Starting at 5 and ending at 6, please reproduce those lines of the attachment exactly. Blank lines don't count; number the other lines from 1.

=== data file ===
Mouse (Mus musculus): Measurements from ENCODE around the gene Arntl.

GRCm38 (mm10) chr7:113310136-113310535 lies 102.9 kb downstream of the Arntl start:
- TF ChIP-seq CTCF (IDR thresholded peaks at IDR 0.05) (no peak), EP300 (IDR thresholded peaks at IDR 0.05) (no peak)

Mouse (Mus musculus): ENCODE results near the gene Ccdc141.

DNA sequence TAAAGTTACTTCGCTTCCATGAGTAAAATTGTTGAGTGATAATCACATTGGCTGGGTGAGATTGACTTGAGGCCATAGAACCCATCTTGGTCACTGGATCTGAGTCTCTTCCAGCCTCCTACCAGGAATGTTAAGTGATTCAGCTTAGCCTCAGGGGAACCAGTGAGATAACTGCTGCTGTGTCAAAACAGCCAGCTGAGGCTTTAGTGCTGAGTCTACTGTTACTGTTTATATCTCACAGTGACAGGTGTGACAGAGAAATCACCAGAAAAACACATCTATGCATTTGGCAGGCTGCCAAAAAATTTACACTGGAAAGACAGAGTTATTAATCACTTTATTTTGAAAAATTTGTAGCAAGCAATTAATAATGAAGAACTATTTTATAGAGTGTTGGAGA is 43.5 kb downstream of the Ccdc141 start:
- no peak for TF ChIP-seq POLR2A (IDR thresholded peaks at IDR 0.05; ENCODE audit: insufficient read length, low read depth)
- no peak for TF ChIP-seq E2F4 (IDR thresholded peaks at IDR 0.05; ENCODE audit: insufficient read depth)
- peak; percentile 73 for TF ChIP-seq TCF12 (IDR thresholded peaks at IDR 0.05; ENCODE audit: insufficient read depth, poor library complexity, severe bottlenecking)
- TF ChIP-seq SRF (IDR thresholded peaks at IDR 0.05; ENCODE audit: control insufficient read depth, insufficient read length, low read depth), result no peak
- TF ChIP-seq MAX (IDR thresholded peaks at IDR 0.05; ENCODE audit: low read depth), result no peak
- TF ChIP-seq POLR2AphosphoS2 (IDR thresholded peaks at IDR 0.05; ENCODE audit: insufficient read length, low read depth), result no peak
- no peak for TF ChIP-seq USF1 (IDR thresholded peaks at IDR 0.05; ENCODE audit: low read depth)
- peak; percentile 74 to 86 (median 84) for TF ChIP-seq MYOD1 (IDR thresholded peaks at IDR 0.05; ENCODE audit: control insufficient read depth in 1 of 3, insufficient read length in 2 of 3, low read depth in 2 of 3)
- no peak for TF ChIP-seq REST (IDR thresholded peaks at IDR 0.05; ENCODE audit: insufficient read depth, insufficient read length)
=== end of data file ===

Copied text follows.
DNA sequence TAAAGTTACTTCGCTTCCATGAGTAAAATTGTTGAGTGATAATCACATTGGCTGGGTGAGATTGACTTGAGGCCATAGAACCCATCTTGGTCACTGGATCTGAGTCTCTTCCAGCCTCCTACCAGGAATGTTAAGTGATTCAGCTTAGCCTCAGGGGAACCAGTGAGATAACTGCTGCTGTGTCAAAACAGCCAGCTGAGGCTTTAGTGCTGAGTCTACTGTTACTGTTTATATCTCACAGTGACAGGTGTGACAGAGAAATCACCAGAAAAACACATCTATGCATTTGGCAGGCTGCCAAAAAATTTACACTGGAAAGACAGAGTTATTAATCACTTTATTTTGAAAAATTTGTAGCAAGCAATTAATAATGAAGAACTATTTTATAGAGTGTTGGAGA is 43.5 kb downstream of the Ccdc141 start:
- no peak for TF ChIP-seq POLR2A (IDR thresholded peaks at IDR 0.05; ENCODE audit: insufficient read length, low read depth)